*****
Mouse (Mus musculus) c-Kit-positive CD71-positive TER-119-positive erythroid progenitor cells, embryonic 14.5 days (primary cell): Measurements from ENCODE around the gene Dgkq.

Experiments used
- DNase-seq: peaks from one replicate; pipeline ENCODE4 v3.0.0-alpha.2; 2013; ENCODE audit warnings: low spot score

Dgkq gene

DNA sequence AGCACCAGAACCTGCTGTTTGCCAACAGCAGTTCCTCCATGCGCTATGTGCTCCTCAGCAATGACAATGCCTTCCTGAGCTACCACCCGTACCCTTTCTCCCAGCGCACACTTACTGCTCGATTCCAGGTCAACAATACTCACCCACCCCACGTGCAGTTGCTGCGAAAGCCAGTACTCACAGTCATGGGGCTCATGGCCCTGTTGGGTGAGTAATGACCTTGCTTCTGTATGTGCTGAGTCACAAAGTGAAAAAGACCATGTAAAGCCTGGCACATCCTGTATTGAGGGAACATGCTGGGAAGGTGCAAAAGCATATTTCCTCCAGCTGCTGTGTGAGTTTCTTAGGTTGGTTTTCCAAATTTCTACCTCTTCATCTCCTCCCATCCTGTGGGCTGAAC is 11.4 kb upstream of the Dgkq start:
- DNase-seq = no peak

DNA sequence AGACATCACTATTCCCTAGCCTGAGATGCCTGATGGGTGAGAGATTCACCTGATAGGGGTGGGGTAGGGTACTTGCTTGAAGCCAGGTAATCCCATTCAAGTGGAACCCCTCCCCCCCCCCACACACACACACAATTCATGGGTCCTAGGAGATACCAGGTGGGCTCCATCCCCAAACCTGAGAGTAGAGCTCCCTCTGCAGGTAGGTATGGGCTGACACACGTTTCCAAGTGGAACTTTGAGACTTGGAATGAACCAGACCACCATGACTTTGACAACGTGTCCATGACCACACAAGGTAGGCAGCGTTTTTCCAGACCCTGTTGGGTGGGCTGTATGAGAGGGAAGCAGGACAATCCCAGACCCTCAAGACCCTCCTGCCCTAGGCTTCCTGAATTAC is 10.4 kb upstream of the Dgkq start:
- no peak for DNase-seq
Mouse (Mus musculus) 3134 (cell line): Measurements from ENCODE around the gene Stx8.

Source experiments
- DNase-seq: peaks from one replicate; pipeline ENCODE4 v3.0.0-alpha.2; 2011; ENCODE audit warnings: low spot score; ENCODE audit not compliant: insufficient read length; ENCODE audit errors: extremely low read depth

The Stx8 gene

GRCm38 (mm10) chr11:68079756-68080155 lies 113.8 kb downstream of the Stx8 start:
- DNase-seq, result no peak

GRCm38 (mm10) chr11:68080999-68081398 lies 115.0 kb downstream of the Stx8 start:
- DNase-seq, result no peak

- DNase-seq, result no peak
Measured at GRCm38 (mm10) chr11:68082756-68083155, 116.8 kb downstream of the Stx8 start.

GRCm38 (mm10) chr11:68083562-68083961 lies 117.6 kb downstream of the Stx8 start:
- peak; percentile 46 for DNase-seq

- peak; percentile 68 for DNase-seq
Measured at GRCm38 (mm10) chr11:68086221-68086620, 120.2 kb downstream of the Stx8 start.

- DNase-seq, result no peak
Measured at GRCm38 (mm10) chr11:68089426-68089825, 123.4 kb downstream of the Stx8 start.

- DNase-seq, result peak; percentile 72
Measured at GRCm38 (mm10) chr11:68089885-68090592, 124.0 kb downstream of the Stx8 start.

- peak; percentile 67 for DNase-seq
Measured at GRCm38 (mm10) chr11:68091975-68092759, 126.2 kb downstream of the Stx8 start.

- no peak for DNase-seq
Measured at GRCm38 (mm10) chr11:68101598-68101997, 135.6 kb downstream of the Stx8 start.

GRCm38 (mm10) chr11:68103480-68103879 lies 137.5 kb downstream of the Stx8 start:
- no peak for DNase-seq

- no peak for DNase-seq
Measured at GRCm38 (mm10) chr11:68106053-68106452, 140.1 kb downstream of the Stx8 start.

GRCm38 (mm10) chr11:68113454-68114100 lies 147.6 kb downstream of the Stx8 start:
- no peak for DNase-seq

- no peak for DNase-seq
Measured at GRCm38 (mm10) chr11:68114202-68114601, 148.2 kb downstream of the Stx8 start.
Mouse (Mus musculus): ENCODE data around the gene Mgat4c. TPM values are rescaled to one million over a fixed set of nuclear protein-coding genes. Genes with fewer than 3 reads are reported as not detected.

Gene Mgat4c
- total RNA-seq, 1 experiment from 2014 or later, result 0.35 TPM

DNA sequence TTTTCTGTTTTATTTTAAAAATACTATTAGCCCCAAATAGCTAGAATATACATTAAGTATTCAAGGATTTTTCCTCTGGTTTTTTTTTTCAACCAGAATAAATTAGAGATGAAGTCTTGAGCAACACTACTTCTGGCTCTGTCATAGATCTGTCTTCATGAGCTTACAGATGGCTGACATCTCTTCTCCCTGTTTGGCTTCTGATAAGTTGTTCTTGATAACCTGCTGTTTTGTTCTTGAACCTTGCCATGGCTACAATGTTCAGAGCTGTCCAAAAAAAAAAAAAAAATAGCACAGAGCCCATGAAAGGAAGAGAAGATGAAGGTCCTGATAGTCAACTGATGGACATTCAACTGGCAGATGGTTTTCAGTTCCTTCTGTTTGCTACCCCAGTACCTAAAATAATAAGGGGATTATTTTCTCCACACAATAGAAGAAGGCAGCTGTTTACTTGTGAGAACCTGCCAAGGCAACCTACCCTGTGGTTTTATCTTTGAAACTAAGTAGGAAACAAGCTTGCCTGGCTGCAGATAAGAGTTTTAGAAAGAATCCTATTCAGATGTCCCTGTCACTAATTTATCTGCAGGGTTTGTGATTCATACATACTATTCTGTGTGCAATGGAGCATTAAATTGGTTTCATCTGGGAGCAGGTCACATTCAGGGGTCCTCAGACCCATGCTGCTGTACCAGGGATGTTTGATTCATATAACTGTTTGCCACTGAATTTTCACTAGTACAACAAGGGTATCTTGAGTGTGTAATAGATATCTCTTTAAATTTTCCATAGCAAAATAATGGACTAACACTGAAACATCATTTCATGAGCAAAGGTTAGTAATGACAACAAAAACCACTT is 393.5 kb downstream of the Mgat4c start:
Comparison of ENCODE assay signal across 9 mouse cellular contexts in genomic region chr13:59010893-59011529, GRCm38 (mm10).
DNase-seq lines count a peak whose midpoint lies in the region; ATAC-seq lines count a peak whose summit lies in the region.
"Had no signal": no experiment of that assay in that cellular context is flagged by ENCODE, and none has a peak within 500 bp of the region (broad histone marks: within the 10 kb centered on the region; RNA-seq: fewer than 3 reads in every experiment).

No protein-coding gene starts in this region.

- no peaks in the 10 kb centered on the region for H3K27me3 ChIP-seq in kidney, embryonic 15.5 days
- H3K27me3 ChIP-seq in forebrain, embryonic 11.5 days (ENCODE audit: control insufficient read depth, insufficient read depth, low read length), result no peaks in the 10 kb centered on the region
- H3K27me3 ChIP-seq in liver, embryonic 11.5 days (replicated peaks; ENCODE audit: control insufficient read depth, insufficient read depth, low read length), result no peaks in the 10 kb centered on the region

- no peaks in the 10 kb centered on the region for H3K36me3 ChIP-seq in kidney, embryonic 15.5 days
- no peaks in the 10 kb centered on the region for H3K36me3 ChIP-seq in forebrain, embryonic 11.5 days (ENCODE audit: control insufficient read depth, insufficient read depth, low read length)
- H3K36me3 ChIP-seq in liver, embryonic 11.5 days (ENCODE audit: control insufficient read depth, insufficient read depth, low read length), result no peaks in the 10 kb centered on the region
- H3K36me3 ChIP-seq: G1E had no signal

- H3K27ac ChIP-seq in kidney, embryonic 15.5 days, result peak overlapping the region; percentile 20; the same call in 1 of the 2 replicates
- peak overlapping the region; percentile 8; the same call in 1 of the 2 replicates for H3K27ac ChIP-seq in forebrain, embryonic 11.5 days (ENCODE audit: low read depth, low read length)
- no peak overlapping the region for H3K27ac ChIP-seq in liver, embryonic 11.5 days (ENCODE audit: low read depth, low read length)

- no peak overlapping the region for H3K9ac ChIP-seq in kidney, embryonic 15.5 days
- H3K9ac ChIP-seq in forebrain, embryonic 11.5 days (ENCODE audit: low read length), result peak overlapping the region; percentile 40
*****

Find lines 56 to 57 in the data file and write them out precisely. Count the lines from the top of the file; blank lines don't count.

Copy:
- no peak overlapping the region for H3K27ac ChIP-seq in liver, embryonic 11.5 days (ENCODE audit: low read depth, low read length)

- no peak overlapping the region for H3K9ac ChIP-seq in kidney, embryonic 15.5 days